One week after he relinquished his domestic policy duties at the White House, Karl Rove yesterday testified before a grand jury in the CIA leak probe for the fifth time.  Rove was not subpoenaed, appearing voluntarily after discussions with special prosecutor Patrick Fitzgerald, NBC reports.  It's unclear what exactly he testified about, but since his previous appearance before a grand jury in October 2005, some new details about his involvement have emerged.

Rove initially told prosecutors that he did not speak to any reporters about the identity of CIA operative Valerie Plame and her husband, Ambassador Joe Wilson.  In October he revised his story, telling prosecutors that he had forgotten about a conversation he'd had with Time magazine reporter Matt Cooper about the issue.  But another Time reporter, Viveca Novak, said she told Rove's lawyer, Bob Luskin, that she believed Rove had spoken with Cooper seven months before Rove changed his testimony.  Rove supporters now fear that Fitzgerald is returning to the theory that Rove only updated his testimony because Cooper had been subpoenaed by prosecutors a few days before Rove appeared before the grand jury to alter his testimony.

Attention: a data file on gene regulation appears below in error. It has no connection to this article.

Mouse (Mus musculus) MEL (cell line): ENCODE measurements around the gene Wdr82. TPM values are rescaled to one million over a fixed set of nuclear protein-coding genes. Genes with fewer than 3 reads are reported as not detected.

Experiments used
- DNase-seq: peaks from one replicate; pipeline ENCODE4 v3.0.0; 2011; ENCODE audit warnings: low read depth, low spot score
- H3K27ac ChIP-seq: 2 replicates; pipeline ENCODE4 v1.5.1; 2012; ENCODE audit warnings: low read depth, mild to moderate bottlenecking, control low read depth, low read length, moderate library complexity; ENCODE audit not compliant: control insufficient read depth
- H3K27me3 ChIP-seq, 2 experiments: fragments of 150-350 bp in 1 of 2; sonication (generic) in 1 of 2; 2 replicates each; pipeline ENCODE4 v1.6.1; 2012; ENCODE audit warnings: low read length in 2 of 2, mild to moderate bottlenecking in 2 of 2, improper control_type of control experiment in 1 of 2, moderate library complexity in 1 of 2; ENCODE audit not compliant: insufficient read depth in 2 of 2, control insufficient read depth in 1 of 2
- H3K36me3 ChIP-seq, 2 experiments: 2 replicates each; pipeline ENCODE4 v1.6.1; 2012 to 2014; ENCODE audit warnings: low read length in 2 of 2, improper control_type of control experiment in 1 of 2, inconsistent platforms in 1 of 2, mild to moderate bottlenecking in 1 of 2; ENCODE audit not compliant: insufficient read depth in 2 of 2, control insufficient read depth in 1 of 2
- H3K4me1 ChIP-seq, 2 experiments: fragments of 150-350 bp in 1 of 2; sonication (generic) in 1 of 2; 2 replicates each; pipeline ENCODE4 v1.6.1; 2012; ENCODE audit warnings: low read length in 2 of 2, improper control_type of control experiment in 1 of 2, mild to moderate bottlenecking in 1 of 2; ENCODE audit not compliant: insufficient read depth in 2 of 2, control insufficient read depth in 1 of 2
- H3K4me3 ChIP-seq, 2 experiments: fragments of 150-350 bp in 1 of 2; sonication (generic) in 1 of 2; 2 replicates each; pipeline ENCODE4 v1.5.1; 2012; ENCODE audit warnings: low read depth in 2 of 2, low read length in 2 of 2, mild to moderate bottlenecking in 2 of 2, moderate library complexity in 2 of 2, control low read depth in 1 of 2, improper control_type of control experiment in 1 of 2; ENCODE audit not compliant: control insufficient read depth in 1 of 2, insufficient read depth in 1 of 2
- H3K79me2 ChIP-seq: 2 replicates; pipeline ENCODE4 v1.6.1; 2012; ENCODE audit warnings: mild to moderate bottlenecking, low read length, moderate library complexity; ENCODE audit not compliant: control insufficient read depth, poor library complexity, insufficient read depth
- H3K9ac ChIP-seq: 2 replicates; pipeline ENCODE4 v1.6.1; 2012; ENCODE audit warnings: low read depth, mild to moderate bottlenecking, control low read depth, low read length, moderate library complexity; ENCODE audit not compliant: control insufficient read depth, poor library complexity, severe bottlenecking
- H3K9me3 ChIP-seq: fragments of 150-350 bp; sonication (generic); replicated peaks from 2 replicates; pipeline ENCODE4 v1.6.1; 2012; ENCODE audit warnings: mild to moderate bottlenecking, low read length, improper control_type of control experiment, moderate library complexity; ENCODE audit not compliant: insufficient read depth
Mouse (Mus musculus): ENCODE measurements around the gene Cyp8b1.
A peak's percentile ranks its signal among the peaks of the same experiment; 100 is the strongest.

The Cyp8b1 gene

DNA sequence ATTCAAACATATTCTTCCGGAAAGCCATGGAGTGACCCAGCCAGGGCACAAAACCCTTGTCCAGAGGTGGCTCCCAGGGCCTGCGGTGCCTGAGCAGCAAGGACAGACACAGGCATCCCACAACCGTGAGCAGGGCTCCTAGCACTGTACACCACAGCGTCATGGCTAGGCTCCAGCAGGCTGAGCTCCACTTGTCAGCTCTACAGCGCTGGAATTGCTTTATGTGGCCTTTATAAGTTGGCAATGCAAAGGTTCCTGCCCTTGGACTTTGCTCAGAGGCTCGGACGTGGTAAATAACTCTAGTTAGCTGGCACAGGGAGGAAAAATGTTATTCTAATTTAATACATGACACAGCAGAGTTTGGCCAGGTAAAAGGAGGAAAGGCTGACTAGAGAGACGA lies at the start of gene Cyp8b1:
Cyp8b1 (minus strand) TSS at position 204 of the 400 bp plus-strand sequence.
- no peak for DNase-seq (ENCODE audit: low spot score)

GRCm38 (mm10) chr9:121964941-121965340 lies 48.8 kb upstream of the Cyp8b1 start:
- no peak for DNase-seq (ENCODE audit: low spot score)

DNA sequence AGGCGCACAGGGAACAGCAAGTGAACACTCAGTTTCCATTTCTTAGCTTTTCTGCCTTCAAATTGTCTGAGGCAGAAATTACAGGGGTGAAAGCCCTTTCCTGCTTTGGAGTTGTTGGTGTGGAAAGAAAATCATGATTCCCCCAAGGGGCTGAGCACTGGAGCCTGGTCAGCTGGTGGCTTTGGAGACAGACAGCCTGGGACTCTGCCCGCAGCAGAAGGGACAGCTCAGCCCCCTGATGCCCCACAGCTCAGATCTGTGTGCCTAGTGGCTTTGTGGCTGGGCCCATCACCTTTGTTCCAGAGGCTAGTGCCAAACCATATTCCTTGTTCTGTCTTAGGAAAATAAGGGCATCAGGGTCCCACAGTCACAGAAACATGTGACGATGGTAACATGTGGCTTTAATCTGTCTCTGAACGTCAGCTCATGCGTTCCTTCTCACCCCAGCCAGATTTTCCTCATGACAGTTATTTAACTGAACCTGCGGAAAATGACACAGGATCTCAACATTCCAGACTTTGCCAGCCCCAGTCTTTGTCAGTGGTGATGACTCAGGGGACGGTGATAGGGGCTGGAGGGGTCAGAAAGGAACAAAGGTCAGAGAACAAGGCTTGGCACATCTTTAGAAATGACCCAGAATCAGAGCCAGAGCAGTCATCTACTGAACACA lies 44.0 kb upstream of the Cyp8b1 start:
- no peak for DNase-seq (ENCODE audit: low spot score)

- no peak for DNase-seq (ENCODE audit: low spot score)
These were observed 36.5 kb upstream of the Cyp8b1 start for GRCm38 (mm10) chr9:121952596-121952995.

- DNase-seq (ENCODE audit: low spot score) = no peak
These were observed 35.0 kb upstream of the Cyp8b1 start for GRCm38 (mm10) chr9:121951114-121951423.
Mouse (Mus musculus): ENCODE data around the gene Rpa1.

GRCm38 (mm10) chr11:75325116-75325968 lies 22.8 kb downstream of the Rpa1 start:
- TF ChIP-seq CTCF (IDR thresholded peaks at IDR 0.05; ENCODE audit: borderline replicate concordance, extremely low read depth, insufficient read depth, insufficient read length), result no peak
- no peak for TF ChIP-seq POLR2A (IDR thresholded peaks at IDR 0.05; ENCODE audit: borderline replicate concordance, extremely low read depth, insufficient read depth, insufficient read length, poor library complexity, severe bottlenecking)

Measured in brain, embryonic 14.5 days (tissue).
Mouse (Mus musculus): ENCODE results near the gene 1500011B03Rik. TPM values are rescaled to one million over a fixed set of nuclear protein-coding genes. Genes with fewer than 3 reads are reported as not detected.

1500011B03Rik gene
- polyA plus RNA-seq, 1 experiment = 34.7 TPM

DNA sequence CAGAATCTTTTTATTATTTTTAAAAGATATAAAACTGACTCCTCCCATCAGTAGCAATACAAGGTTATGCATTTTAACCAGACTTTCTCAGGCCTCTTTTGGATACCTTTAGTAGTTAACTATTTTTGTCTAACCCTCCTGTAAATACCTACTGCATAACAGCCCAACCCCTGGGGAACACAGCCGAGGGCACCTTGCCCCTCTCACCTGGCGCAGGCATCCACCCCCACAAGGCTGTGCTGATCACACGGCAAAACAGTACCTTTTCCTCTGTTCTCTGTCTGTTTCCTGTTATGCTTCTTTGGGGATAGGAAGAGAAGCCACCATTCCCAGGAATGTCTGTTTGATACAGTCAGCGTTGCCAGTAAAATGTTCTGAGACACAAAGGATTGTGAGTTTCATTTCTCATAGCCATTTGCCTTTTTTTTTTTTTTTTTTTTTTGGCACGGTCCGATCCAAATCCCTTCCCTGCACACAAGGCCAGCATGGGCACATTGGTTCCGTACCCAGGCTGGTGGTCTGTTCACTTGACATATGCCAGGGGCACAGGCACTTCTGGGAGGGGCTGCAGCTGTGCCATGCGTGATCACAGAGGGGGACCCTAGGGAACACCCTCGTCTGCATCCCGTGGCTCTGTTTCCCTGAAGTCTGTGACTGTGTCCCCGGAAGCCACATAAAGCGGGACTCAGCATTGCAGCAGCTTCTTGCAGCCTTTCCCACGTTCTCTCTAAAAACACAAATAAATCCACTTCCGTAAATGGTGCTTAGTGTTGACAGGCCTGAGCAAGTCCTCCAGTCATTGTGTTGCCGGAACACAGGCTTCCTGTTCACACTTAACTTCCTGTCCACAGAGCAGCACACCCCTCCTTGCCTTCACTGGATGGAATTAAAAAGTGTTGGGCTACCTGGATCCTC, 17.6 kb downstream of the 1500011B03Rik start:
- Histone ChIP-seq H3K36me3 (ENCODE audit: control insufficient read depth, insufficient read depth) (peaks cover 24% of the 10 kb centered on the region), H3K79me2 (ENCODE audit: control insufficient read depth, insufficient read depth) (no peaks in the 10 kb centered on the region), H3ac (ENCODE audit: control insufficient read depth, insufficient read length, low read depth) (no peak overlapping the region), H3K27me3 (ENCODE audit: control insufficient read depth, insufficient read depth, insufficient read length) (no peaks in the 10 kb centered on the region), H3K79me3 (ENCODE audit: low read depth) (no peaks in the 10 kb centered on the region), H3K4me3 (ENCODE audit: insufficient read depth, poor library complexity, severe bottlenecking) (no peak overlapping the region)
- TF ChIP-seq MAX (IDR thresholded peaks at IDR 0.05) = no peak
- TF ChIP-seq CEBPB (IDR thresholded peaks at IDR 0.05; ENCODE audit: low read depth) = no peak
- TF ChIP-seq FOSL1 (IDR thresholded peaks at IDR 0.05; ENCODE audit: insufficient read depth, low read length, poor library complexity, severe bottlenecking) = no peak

His appearance raises questions about whether he will become the second person in the Administration to be indicted in the case, but there were no announcements yesterday.

The New York Times: “It was unclear on Wednesday whether the decision by the new chief of staff, Joshua B. Bolten, to remove domestic policy from Mr. Rove's portfolio preceded the scheduling of his latest grand jury testimony.”

The midterms
The Democratic House campaign committee has dubbed 22 challengers and open-seat candidates deserving of an assistance package "of campaign cash, communications support and a mentor from the ranks of current House Democrats."  More candidates will be awarded the same package at a later date.

Once again, the Ohio-Kentucky-Indiana-West Virginia nexus offers a slew of competitive House races.  Roll Call's Stu Rothenberg counts nine, many of which reflect current national election themes.

Republican National Committee chair Ken Mehlman is in Washington this morning, taking part in the national commemoration of the Days of Remembrance for victims of the Holocaust, then he heads to Memphis for a fundraiser.  The DNC has announced that volunteers in all 50 states will take part in its "neighbor-to-neighbor" organizing event on Saturday.

Florida Gov. Jeb Bush (R) is again encouraging state House Speaker Allan Bense to challenge Rep. Katherine Harris in the Republican Senate primary, reports the Miami Herald.  "Bense wraps up the legislative session on May 5; the last day to qualify as a U.S. Senate candidate is May 12."